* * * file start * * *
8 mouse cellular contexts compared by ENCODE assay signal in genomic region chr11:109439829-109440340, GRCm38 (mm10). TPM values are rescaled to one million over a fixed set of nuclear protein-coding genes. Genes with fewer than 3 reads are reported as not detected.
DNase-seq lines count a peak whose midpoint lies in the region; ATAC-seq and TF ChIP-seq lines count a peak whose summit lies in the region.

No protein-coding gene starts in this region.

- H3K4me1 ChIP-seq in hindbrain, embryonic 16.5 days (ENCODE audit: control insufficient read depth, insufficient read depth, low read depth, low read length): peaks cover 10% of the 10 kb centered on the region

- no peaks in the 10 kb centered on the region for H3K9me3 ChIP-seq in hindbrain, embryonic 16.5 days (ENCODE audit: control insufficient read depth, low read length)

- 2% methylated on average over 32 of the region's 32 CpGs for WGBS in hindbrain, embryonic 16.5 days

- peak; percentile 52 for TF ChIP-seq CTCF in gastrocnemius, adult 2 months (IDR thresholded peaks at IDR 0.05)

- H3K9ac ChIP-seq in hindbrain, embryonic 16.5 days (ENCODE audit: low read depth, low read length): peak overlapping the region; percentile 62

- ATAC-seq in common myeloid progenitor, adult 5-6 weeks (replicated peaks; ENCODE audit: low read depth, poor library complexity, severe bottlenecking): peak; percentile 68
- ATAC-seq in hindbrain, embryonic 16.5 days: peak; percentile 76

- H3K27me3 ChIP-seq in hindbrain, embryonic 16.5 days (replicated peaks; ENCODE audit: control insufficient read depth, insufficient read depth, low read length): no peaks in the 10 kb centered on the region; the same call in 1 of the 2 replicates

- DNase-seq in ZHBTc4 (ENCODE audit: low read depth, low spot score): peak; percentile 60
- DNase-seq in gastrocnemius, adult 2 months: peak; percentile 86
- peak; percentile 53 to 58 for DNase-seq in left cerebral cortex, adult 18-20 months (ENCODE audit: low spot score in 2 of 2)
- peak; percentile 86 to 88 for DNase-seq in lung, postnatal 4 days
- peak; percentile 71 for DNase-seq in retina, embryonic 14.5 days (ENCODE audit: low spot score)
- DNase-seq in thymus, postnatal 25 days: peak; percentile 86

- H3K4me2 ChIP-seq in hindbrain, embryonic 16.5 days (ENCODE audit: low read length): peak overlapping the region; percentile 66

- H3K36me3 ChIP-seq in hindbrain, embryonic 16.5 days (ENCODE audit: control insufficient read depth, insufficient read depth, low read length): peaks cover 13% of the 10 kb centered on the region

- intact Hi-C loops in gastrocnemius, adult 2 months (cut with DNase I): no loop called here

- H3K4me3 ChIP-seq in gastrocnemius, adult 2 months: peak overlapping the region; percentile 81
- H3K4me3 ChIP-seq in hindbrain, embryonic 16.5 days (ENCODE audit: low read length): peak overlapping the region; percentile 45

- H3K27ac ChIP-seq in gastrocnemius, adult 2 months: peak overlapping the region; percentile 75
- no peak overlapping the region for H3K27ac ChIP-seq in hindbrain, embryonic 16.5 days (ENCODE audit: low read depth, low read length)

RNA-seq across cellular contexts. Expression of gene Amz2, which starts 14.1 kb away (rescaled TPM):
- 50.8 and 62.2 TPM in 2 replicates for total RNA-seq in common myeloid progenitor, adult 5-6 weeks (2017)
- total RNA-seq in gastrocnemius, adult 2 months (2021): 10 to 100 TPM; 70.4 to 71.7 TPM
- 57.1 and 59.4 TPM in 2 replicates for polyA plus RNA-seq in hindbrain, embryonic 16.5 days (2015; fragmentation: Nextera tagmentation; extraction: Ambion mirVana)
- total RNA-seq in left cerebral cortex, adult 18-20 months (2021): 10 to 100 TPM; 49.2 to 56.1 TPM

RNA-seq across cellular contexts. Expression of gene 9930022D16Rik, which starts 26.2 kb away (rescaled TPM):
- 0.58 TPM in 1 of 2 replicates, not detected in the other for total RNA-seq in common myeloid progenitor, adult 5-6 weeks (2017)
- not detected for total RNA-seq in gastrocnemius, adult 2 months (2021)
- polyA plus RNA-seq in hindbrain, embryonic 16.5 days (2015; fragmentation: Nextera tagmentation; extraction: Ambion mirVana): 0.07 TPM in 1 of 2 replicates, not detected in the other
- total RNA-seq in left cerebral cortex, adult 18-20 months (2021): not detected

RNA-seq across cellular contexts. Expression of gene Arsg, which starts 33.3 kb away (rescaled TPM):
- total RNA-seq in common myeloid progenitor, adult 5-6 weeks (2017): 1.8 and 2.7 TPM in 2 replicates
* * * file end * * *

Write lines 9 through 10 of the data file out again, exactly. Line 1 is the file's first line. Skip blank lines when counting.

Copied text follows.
- ATAC-seq in common myeloid progenitor, adult 5-6 weeks (replicated peaks; ENCODE audit: low read depth, poor library complexity, severe bottlenecking): peak; percentile 68
- ATAC-seq in hindbrain, embryonic 16.5 days: peak; percentile 76